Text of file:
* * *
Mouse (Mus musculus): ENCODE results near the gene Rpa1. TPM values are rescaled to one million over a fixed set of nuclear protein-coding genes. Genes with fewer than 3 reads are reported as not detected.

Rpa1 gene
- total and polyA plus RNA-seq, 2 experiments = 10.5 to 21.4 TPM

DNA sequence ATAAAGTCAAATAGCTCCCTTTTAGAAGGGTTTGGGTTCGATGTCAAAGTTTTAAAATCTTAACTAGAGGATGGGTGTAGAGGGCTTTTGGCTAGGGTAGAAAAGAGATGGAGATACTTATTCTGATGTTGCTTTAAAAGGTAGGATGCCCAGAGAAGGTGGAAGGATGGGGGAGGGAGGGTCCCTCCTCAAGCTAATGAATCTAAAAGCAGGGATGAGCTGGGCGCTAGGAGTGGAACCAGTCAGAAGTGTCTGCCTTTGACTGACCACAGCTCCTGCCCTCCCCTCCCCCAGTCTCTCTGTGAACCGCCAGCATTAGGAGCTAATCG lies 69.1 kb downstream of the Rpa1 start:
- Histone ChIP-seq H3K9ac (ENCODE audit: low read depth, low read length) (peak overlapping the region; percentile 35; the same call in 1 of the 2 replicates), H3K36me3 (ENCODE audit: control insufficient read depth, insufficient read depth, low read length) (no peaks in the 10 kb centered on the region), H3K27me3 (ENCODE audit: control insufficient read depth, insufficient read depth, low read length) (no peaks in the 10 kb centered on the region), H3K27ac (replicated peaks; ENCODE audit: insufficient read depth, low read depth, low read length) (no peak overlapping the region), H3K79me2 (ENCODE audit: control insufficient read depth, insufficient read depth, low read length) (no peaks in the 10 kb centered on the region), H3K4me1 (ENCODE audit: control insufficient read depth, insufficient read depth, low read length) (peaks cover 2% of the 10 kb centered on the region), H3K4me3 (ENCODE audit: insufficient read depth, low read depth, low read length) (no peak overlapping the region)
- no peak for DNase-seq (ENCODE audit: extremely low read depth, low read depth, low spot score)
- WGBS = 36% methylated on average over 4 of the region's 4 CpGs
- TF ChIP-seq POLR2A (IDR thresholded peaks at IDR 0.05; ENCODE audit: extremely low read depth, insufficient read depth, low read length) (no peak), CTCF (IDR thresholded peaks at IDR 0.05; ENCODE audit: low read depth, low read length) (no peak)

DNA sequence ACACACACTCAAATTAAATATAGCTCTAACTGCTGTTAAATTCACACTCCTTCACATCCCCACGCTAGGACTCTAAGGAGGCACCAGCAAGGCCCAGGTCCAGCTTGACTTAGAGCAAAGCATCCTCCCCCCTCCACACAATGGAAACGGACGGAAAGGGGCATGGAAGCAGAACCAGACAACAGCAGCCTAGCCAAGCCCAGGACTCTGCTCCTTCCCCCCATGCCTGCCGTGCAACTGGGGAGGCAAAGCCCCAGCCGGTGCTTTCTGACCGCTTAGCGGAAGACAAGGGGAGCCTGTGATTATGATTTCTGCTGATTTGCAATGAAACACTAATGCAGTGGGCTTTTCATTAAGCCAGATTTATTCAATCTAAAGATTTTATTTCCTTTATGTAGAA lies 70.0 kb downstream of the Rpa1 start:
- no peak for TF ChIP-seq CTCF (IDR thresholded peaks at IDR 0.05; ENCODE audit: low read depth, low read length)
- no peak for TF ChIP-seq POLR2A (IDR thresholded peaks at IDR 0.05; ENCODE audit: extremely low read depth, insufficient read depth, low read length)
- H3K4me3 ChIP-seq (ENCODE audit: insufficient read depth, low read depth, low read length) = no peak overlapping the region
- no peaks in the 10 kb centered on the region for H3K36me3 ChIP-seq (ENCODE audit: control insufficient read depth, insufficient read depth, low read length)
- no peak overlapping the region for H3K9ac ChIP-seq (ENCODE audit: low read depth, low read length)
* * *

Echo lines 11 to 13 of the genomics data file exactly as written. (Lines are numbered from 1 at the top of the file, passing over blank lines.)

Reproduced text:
- no peak for TF ChIP-seq POLR2A (IDR thresholded peaks at IDR 0.05; ENCODE audit: extremely low read depth, insufficient read depth, low read length)
- H3K4me3 ChIP-seq (ENCODE audit: insufficient read depth, low read depth, low read length) = no peak overlapping the region
- no peaks in the 10 kb centered on the region for H3K36me3 ChIP-seq (ENCODE audit: control insufficient read depth, insufficient read depth, low read length)